From this point, we advance successfully until we require the idea
of *negation*. This is taken, in the edition of the Formulaire we are considering, as a new primitive idea,
and disjunction is defined by its means. By means of the negation of a
proposition, it is of course easy to define the negation of a class: for

is equivalent to `x` is a not-`a`

But we require an axiom to the effect that
`x` is
not an `a`.*not- a* is a class, and another to the effect that
not-not-

We come next to the definition of the disjunction or logical sum of two classes. On this subject Peano has many times changed his procedure. In the edition we are considering,

is defined as the negation of the logical product of not-`a` or `b``a` and not-`b`, i.e. as the class of terms which are not both not-`a` and not-`b`. In later editions (e.g. F. 1901, p. 19), we find a somewhat less artificial definition, namely:

consists of all terms which belong to any class which contains `a` or `b``a` and contains `b`. Either definition seems logically unobjectionable. It is to be observed that `a` and `b` are classes, and that it remains a question for philosophical logic whether there is not a quite different notion of the disjunction of individuals, as e.g. Brown or Jones.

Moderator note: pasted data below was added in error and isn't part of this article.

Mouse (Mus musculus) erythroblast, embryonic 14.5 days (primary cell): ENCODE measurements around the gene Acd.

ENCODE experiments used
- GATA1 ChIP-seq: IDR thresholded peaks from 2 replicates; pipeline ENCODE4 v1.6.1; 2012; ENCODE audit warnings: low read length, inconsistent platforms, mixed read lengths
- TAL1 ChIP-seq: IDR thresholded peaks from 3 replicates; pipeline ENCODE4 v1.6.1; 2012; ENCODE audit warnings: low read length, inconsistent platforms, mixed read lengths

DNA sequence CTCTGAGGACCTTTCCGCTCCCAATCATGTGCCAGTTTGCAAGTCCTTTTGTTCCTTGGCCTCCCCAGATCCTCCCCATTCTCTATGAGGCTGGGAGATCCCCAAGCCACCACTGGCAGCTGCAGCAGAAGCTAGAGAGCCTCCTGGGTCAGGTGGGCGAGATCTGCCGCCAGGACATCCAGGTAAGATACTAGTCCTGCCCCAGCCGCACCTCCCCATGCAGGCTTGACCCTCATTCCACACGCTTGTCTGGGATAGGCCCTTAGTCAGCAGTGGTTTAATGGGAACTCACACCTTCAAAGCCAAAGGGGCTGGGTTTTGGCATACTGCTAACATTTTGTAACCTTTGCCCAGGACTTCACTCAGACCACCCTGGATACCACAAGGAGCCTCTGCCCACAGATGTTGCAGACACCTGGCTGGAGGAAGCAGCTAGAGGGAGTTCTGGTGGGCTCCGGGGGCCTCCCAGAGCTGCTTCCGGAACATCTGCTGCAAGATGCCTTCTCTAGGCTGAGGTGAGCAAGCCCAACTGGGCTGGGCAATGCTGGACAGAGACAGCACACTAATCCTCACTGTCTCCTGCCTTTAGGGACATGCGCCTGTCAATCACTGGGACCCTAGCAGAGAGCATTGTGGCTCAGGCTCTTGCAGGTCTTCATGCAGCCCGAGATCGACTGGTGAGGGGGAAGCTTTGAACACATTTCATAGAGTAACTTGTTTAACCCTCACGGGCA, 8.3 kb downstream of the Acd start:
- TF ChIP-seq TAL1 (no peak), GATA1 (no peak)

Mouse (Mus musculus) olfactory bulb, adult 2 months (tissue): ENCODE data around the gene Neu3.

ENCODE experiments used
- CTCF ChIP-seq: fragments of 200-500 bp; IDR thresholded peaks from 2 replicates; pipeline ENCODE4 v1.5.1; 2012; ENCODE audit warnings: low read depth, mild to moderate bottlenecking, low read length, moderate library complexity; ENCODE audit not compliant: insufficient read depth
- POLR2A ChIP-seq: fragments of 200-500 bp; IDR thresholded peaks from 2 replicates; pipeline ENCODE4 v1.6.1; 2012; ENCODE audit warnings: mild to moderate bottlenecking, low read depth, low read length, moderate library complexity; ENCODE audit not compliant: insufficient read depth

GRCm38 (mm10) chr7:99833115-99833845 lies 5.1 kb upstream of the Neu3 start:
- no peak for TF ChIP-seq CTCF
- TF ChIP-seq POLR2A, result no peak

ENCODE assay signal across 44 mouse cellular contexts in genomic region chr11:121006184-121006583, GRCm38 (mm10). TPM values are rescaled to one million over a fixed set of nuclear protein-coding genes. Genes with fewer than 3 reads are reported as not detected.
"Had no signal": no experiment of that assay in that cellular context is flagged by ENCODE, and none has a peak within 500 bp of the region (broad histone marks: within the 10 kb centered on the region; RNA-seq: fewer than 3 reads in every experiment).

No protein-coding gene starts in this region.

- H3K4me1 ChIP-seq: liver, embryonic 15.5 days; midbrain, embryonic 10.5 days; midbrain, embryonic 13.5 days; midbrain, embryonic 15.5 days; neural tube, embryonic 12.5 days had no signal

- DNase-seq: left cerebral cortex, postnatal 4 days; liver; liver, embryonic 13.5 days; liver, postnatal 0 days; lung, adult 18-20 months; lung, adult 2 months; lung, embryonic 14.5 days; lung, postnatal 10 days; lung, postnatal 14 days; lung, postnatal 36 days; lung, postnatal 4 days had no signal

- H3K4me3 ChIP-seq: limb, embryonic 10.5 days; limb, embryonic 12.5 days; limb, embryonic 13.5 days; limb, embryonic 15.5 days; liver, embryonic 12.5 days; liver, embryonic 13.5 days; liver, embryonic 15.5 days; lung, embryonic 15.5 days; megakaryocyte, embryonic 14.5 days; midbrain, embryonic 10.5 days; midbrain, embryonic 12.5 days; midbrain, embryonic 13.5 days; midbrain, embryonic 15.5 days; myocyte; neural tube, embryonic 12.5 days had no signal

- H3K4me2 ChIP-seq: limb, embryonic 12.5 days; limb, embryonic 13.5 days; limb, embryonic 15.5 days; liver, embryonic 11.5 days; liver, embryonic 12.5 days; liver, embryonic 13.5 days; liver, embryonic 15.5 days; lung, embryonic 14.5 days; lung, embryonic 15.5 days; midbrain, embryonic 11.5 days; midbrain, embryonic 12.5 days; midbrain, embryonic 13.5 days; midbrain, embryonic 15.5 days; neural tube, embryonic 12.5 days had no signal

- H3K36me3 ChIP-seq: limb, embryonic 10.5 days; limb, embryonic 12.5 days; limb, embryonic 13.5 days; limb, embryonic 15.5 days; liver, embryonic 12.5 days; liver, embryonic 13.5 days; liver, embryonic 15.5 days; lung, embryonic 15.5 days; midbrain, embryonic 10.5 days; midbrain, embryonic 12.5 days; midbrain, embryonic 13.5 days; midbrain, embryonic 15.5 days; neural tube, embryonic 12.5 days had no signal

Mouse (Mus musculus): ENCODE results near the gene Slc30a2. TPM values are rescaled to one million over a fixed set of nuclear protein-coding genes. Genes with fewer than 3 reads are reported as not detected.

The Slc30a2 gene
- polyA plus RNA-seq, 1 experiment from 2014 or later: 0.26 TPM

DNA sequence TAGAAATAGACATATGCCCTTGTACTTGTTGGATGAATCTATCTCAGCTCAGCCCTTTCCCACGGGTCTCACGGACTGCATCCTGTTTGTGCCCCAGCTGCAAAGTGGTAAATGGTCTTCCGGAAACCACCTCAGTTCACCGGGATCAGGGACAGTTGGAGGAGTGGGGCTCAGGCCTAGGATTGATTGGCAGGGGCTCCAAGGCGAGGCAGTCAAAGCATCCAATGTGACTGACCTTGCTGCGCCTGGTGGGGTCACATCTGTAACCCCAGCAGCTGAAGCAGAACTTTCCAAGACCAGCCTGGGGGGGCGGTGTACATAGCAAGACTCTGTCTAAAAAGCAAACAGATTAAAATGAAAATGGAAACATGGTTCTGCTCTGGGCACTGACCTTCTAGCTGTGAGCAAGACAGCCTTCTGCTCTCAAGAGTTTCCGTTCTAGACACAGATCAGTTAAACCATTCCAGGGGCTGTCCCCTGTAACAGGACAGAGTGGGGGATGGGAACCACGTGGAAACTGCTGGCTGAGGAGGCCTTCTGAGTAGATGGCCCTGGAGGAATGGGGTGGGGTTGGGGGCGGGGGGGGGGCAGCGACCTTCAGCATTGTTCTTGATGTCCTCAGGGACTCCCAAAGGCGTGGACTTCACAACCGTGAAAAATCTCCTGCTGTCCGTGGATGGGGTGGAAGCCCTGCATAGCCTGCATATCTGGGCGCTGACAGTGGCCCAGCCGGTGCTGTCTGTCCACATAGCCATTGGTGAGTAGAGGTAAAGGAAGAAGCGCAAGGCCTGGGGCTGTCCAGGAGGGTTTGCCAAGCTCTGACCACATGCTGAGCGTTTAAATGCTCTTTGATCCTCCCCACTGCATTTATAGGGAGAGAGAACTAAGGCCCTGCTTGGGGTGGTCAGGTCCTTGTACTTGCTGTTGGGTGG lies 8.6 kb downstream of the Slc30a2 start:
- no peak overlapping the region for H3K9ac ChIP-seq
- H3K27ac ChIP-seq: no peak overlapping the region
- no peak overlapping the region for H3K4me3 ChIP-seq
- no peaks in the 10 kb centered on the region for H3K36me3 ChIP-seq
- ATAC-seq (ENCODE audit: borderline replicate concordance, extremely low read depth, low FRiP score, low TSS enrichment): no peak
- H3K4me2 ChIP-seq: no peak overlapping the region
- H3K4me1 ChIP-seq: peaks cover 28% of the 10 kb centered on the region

I shall consider this question in Chapter V. It will be remembered that, when we begin by the calculus of propositions, disjunction is defined before negation; with the above definition (that of 1897), it is plainly necessary to take negation first.(§ 35 ¶ 2)

The Principles of Mathematics was written by Bertrand Russell, and published in in 1903. It is now available in the Public Domain.